If you have borderline personality disorder (BPD), you might have experience with being called “obsessive.” What loved ones may not realize though, is that for someone with BPD, the core issue is usually not about the object of the obsession — it’s often the result of underlying symptoms of BPD.
Mighty contributor Catherine Renton wrote about how her own “obsessive” tendencies come from her impulsive behavior and unstable relationships. In her piece, “The ‘Obsessive’ Way I Fall in Love as Someone With Borderline Personality Disorder,” she wrote,
I am obsessive in love — falling quickly, deeply and I always put my partner’s needs before my own… Once I become attached to someone, I get drunk on lust as dopamine floods my body. I’ve fallen in love so many times, it’s like an addiction. I crave the affection and touch of another human so much I have overlooked some questionable personality traits just so I don’t end up alone.
Love is not the only place where obsessive behavior can manifest for a person with BPD. We wanted to know how else it can affect people’s lives, so we asked our Mighty BPD community to share something they do that other people see as “obsessive.”
If you’re struggling with being “obsessive,” we want you to know you’re not alone. Here are a few pieces you may find helpful in your own recovery.
Here’s what our community shared with us:
- “If I have a flight with someone or I feel like someone is avoiding me, I obsess over thoughts. I will spend hours just replaying conversations, actions, everything I can possibly remember that has ever happened with that person. I try to figure out where I messed up or what went wrong, usually in hopes of repairing things.” — Megan G.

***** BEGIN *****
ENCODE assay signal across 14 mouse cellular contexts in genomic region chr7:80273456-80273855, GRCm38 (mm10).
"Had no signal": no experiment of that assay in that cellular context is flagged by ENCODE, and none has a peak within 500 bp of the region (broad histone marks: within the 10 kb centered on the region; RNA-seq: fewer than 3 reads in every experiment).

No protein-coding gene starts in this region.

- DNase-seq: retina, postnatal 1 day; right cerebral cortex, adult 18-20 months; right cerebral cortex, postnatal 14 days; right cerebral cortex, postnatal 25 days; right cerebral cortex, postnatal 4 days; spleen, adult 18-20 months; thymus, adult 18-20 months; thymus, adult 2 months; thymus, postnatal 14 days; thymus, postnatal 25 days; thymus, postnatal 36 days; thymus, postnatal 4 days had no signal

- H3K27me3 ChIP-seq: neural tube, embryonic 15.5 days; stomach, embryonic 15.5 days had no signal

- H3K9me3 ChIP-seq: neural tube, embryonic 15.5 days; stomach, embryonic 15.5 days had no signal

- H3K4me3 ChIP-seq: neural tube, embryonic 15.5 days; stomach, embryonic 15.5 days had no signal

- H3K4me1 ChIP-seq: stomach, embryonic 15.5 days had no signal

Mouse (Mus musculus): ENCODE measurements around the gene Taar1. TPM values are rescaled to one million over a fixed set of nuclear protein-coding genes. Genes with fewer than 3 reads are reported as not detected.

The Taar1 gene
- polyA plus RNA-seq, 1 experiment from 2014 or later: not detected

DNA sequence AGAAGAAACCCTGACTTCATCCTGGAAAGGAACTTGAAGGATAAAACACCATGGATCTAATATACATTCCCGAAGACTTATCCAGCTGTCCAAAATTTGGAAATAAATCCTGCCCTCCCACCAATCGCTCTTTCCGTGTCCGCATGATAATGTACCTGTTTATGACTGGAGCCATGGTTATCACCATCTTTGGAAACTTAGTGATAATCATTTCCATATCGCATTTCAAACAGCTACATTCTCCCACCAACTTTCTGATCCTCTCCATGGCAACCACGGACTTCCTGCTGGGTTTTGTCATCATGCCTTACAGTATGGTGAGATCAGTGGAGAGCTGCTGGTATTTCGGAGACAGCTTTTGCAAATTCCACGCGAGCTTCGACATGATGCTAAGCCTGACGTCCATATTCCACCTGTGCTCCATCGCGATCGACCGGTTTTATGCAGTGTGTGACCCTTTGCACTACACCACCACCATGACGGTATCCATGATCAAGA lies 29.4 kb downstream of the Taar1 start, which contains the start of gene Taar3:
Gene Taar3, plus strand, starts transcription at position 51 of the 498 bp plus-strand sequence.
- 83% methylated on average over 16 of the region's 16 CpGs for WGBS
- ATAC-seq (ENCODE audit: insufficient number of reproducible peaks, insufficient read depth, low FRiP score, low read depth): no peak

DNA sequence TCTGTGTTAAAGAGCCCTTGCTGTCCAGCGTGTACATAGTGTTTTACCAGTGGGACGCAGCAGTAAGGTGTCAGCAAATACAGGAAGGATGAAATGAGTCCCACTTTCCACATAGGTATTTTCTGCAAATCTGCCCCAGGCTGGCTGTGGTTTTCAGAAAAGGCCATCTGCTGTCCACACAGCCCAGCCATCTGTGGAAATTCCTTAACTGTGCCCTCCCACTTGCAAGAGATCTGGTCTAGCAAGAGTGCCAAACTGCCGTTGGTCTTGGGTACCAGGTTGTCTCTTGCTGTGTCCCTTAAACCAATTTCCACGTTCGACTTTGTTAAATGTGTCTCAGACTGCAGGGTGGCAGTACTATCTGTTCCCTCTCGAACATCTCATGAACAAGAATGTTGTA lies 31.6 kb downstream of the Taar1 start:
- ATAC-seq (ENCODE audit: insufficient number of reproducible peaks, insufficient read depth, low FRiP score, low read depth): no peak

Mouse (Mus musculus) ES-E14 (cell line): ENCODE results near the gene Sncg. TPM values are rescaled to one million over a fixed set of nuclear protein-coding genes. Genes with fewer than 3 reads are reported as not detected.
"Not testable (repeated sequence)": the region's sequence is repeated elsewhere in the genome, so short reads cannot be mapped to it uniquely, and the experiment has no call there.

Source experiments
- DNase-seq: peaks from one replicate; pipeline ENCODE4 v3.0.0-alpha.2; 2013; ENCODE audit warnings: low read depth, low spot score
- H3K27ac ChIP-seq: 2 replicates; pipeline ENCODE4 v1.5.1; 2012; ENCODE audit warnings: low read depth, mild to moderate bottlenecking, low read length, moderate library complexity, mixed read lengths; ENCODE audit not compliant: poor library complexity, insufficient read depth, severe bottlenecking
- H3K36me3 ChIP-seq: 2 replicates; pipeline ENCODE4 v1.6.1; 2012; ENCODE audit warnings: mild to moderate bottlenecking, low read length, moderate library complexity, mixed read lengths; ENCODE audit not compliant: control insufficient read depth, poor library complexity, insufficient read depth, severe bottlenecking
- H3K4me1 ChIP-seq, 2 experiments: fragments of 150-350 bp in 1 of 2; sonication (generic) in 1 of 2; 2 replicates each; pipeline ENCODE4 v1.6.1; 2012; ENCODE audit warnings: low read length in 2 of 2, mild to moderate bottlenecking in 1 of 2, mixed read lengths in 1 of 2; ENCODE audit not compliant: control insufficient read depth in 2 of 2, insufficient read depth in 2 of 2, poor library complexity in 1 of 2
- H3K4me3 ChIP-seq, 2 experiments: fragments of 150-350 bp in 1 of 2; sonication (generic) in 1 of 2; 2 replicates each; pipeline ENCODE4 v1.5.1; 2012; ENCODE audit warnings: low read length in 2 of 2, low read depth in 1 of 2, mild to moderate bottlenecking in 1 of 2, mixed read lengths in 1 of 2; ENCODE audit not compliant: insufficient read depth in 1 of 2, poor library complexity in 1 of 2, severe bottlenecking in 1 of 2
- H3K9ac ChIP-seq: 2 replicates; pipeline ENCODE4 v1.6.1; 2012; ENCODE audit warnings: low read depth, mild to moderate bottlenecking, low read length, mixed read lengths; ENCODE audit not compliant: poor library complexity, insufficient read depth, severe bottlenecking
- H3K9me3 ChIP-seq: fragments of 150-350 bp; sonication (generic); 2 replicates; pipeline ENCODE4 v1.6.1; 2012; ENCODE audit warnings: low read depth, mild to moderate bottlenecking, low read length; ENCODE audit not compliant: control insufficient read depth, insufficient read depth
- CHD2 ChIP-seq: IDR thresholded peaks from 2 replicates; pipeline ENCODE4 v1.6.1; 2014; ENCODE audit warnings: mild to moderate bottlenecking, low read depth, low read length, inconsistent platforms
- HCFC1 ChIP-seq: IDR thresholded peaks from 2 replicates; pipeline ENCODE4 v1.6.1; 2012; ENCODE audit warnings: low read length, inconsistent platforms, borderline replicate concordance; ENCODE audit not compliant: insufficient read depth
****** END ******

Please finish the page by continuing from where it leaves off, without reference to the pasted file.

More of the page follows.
- “I become extremely obsessed with TV shows/characters. I start watching lots of episodes, reading all kind of fan fiction and looking at fan art. I read theories — anything that will make me feel closer to that show/person. When it gets really bad, I start taking on personality traits. Nothing ever fills the need I have though and eventually I fall apart.” — Sierra N.
- “Apologizing — even it it’s not my fault, even if it’s something trivial. I will hear ‘Why are you apologizing?’ several times a day. My co-workers are used to it. Honestly, it’s because growing up, my father was physically and verbally abusive. I learned to apologize early and often. I do it to defuse any possible confrontation because I can’t take being confronted or chastised. And I usually look down while I do it and I hate it but have been unable to break the habit.” — Keith G.
- “If I think someone is mad or upset (particularly my husband) I obsessively ask what’s wrong. If I sense anything is off, I literally will repeatedly ask what’s wrong and how I can make it better. He winds up getting mad often, saying he wasn’t mad before I asked/accused him of being mad 300 times.” — Jennifer H.
- “I also obsess over one person in my life which is my partner. It’s like he is my whole entire world, which I know is unhealthy, but I can’t control it! It’s like no one else’s opinions matter. It’s like I can’t get along with anybody else like I do with him. He is my everything and I know that comes off as being needy when it’s just my disorder… and I’m unhealthily jealous of anybody else he gives his time and attention to.” — Tanya M.